Savings are the new green.
No, there will be no eco-fatigue in 2009 mainly because it’s hard to ignore or dismiss the mind-boggling fortunes (and the accompanying power shifts and reduction in pollution) which are in store for those who figure out how to get the world off its addiction to oil and coal. Which means a steady stream of eco subtrends. Here’s one more to start the new year with fresh, green brainstorming inspiration:
Econcierges are firms and services dedicated to helping households go green in any possible way. And while any advice that reduces a household’s (harmful) consumption is beneficial enough, the fact that such advice leads to savings makes this a very 2009 development. In the next 12 months, count on cash-strapped consumers to embrace sustainability with a vengeance, but first and foremost, for monetary reasons. Next? How about helping consumers make money by being green, by for example, letting them generate and sell excess power to the grid? Anyway, some examples:
New shift: Next year, expect pockets of consumers to switch to lower consumption models with surprising ease and to look for different and less costly sources of happiness and thus, ultimately, status.
• For £199 (Rs14,527), inspectors from London-based Green Homes Concierge, or GHC, will come to a customer’s home, toting heat-detecting cameras and other devices to help them evaluate energy leaks, wall insulation and appliances. Afterwards, inspectors recommend ways by which homeowners can reduce carbon dioxide emissions, and hopefully, save some money in the process.
Significantly, GHC’s services don’t end there. For a full year, the firm will act as a helpful concierge. Should customers wish to make the inspection’s recommended improvements, GHC will help them locate contractors and suppliers able to do the work or tell them where to buy low-energy light bulbs and other environment-friendly items.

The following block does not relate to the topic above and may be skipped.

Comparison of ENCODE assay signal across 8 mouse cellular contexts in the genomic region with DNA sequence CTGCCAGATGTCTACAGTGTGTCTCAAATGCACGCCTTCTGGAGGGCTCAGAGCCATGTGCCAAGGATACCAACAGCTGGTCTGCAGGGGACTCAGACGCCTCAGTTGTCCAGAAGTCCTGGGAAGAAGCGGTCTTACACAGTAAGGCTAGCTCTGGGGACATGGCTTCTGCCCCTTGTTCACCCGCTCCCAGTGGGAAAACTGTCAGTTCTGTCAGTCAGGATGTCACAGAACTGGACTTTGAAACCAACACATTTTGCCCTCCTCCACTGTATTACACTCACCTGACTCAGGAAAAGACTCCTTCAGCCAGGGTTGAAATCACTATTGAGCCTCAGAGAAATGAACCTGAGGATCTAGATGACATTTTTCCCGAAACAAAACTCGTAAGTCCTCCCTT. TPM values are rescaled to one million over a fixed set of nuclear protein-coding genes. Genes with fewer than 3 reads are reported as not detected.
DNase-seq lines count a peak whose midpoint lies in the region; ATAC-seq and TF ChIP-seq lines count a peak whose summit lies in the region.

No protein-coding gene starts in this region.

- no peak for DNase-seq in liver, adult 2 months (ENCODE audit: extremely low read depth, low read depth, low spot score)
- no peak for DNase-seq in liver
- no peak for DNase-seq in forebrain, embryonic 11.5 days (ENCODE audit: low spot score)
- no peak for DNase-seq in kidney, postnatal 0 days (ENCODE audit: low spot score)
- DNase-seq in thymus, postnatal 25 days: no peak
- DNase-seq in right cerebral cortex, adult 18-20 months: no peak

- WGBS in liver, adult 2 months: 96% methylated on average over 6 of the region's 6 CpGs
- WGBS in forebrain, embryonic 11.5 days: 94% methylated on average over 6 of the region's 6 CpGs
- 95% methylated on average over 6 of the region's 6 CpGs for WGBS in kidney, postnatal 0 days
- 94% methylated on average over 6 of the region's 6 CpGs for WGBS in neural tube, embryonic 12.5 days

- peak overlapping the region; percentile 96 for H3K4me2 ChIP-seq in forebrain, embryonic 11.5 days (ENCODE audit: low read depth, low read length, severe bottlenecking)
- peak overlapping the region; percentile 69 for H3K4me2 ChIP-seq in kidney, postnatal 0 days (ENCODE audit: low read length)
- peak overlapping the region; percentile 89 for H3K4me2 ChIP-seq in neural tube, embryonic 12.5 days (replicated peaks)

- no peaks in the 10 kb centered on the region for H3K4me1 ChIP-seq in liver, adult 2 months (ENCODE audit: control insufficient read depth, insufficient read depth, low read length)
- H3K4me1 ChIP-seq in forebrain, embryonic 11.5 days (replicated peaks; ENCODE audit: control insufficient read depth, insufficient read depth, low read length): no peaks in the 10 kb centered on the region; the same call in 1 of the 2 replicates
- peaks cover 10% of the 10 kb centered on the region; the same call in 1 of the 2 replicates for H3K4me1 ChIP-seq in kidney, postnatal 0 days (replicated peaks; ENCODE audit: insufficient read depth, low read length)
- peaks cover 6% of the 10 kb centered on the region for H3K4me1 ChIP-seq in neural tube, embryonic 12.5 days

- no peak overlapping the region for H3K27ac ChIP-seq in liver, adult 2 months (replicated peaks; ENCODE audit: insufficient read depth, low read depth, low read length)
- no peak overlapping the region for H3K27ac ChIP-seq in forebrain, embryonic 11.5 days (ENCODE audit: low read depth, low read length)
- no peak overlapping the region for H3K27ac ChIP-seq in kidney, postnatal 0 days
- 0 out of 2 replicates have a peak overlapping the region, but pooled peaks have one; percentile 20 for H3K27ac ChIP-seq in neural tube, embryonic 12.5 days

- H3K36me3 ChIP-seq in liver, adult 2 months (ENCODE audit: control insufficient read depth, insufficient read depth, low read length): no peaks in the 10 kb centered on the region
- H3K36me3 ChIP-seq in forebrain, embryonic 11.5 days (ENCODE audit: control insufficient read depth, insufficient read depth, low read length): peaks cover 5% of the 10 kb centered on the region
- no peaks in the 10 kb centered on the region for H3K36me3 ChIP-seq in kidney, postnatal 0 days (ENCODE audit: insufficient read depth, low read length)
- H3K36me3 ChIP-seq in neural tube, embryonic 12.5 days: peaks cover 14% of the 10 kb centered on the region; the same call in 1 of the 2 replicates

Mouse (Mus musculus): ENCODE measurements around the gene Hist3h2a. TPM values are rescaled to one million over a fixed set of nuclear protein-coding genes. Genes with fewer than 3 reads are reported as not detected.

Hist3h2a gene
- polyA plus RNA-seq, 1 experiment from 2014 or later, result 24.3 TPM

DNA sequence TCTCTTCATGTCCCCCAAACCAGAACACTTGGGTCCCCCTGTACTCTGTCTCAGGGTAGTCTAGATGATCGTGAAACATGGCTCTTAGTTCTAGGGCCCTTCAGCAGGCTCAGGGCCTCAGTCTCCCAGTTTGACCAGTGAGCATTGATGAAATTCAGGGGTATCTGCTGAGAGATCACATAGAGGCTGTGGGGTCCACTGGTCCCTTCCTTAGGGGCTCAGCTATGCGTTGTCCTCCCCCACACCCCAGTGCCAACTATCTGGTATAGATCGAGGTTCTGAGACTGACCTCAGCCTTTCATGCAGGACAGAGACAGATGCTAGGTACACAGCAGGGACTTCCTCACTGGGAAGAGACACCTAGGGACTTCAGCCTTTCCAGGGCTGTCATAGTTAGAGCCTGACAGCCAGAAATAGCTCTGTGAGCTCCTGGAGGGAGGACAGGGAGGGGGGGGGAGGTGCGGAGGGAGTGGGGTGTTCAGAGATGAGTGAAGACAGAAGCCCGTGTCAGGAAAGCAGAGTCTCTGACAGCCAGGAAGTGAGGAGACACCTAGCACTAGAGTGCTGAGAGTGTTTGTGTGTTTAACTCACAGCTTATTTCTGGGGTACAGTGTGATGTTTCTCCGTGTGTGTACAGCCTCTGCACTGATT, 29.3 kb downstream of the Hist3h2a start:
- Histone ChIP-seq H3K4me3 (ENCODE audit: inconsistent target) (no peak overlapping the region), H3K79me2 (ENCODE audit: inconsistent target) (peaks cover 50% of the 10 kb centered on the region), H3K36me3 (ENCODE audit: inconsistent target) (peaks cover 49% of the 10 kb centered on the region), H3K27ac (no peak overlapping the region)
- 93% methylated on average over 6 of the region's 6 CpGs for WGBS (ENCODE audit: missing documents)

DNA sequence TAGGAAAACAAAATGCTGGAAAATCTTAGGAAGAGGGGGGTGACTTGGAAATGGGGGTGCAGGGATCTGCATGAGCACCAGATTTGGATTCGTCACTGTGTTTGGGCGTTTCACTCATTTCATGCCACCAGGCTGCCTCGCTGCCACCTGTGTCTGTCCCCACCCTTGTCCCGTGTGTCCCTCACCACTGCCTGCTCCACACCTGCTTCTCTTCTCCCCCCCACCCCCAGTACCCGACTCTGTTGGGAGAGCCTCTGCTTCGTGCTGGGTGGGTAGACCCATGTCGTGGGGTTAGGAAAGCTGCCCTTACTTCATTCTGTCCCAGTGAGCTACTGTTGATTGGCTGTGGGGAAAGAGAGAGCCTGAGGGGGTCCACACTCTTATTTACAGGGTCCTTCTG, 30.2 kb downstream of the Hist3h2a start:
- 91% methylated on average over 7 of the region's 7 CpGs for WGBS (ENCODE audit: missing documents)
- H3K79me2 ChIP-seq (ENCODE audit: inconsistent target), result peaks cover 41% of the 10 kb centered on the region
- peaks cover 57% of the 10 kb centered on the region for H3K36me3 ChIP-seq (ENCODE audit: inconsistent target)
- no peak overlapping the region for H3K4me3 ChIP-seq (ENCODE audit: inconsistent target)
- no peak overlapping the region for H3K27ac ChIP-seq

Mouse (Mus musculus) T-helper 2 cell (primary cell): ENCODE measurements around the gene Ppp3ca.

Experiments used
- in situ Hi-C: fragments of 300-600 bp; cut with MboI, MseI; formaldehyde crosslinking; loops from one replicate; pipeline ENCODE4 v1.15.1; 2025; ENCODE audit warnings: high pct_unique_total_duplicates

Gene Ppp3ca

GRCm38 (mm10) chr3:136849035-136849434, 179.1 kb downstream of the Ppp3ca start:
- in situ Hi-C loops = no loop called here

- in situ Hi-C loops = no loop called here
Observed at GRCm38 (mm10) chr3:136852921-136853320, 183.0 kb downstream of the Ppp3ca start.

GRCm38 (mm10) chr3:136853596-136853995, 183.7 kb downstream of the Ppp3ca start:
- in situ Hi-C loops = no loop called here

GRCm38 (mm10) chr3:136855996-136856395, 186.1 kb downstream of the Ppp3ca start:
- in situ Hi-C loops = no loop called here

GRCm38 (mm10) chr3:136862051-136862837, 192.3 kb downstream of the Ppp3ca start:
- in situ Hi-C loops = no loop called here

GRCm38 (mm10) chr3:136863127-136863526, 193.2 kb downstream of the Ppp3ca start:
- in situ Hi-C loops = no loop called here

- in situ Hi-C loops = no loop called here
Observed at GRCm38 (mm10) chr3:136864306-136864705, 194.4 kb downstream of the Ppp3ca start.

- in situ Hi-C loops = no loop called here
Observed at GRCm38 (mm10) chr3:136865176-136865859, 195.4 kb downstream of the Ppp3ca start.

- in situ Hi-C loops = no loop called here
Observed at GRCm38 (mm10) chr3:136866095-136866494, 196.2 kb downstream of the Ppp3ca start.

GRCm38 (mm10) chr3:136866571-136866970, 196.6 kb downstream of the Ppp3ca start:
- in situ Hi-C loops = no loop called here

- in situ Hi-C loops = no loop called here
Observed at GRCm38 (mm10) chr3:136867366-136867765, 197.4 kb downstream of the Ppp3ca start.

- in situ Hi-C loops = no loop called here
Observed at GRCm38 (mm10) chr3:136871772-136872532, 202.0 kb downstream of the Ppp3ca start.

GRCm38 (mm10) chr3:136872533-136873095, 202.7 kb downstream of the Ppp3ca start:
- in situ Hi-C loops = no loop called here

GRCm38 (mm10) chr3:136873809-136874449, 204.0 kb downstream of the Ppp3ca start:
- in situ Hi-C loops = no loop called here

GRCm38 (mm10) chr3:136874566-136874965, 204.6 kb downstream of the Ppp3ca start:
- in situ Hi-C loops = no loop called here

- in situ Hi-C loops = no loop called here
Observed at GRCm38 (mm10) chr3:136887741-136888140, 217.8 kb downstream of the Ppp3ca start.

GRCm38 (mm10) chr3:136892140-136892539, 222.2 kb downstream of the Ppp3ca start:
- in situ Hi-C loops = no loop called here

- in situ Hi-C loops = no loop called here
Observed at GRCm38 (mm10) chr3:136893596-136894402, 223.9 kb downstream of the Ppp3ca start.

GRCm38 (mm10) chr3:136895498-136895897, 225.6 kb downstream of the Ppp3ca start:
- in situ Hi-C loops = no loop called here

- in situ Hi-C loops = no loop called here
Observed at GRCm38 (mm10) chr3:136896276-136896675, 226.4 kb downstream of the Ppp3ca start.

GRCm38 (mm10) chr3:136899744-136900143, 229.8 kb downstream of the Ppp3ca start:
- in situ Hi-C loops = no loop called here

Also Read What’s going to click in 2009?
Sure, in the US and elsewhere, energy companies have long encouraged homeowners to reduce utility bills by offering counselling and rebates on fuel-efficient appliances. But sorting through the paperwork to qualify for rebates and tax breaks can be a major chore for homeowners. While start-ups modelled on GHC’s services might not benefit from the municipal subsidies available in London, the companies’ real income could come from commissions earned through contractor referrals as well as project management fees.
• Eco:Drive is a new Fiat-branded widget which aims to improve driving efficiency by up to 15%. This means a smaller carbon footprint at the same time as saving on fuel.
The widget can be transferred onto a USB stick and plugged into Fiat’s Blue&Me technology (which features a USB port on the car’s dashboard). The software then evaluates driving and gives marks out of 100. Tutorials subsequently encourage drivers to improve their driving, their score and, ultimately, reduce their carbon emissions.
• 3TIER sells detailed reports to new energy entrepreneurs and consumers who are serious about generating their own power. Those reports show just how much wind or sunshine an area is likely to receive based on years of meteorological data plus plenty of other important “have-to-knows”. The company advertises its reports via a free interactive map. Preliminary information from the map helps entrepreneurs determine whether a windmill or solar panel installation at a chosen location would make good financial sense. For now, 3TIER’s data is limited to locations in the US. But the company has plans to expand to other nations, a move it hopes to help finance with country-based sponsorships.
• FreeGreen offers free, downloadable green house plans. FreeGreen’s team of engineers and designers works with industry-leading product manufacturers to create home designs that incorporate different combinations of products, materials and vendors. It also provides 3D images, energy simulations and extensive descriptions to help consumers find the right fit for their lifestyles. Consumers who download FreeGreen’s plans get not just the very detailed plan, but also an energy report specific to the town or city they select. FreeGreen’s team can also modify or customize any of its plans. The company relies on paid placement from product manufacturers but it takes pains to be transparent about the products it displays.